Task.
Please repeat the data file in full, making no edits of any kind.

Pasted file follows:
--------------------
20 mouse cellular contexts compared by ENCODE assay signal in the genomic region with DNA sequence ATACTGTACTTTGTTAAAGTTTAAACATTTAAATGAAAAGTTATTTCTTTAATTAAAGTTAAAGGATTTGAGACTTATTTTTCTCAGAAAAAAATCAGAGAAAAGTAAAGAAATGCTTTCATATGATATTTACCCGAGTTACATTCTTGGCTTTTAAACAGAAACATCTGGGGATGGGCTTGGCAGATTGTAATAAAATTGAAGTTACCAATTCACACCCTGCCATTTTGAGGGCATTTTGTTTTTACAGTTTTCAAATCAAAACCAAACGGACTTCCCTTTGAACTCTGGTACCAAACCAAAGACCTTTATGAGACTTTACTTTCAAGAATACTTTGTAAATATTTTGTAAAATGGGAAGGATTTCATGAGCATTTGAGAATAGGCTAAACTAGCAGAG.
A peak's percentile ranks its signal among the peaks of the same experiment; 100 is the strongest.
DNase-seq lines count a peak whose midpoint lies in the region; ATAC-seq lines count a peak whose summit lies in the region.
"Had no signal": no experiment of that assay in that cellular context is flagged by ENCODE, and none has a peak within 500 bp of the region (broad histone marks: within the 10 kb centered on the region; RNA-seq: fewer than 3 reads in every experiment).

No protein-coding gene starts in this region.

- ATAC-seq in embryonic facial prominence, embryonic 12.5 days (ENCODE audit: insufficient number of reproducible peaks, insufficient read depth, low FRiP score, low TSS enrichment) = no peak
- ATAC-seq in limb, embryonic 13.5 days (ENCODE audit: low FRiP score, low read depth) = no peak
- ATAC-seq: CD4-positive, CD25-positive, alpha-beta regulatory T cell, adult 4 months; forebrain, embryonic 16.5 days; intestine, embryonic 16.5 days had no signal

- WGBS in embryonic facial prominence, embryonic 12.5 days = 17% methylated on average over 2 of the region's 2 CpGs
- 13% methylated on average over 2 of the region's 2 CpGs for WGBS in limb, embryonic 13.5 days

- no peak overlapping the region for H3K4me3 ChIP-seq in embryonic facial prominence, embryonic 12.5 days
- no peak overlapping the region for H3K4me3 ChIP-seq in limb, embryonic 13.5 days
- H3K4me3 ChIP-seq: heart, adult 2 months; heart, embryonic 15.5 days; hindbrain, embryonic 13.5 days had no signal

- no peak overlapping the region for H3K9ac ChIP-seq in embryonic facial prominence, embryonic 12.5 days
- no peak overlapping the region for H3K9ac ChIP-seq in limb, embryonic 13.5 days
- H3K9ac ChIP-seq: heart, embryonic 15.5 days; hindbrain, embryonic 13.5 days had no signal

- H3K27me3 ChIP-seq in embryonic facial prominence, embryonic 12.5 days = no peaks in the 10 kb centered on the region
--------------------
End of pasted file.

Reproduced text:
20 mouse cellular contexts compared by ENCODE assay signal in the genomic region with DNA sequence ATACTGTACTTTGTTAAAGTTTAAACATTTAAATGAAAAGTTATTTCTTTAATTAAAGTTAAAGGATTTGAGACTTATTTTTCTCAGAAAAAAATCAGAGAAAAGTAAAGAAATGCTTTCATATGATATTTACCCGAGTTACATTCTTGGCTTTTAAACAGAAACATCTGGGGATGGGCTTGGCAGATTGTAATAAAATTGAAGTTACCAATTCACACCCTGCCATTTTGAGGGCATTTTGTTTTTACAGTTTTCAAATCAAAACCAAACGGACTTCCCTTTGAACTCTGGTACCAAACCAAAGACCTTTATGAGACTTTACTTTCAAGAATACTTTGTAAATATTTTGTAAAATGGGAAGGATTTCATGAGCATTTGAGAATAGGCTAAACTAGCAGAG.
A peak's percentile ranks its signal among the peaks of the same experiment; 100 is the strongest.
DNase-seq lines count a peak whose midpoint lies in the region; ATAC-seq lines count a peak whose summit lies in the region.
"Had no signal": no experiment of that assay in that cellular context is flagged by ENCODE, and none has a peak within 500 bp of the region (broad histone marks: within the 10 kb centered on the region; RNA-seq: fewer than 3 reads in every experiment).

No protein-coding gene starts in this region.

- ATAC-seq in embryonic facial prominence, embryonic 12.5 days (ENCODE audit: insufficient number of reproducible peaks, insufficient read depth, low FRiP score, low TSS enrichment) = no peak
- ATAC-seq in limb, embryonic 13.5 days (ENCODE audit: low FRiP score, low read depth) = no peak
- ATAC-seq: CD4-positive, CD25-positive, alpha-beta regulatory T cell, adult 4 months; forebrain, embryonic 16.5 days; intestine, embryonic 16.5 days had no signal

- WGBS in embryonic facial prominence, embryonic 12.5 days = 17% methylated on average over 2 of the region's 2 CpGs
- 13% methylated on average over 2 of the region's 2 CpGs for WGBS in limb, embryonic 13.5 days

- no peak overlapping the region for H3K4me3 ChIP-seq in embryonic facial prominence, embryonic 12.5 days
- no peak overlapping the region for H3K4me3 ChIP-seq in limb, embryonic 13.5 days
- H3K4me3 ChIP-seq: heart, adult 2 months; heart, embryonic 15.5 days; hindbrain, embryonic 13.5 days had no signal

- no peak overlapping the region for H3K9ac ChIP-seq in embryonic facial prominence, embryonic 12.5 days
- no peak overlapping the region for H3K9ac ChIP-seq in limb, embryonic 13.5 days
- H3K9ac ChIP-seq: heart, embryonic 15.5 days; hindbrain, embryonic 13.5 days had no signal

- H3K27me3 ChIP-seq in embryonic facial prominence, embryonic 12.5 days = no peaks in the 10 kb centered on the region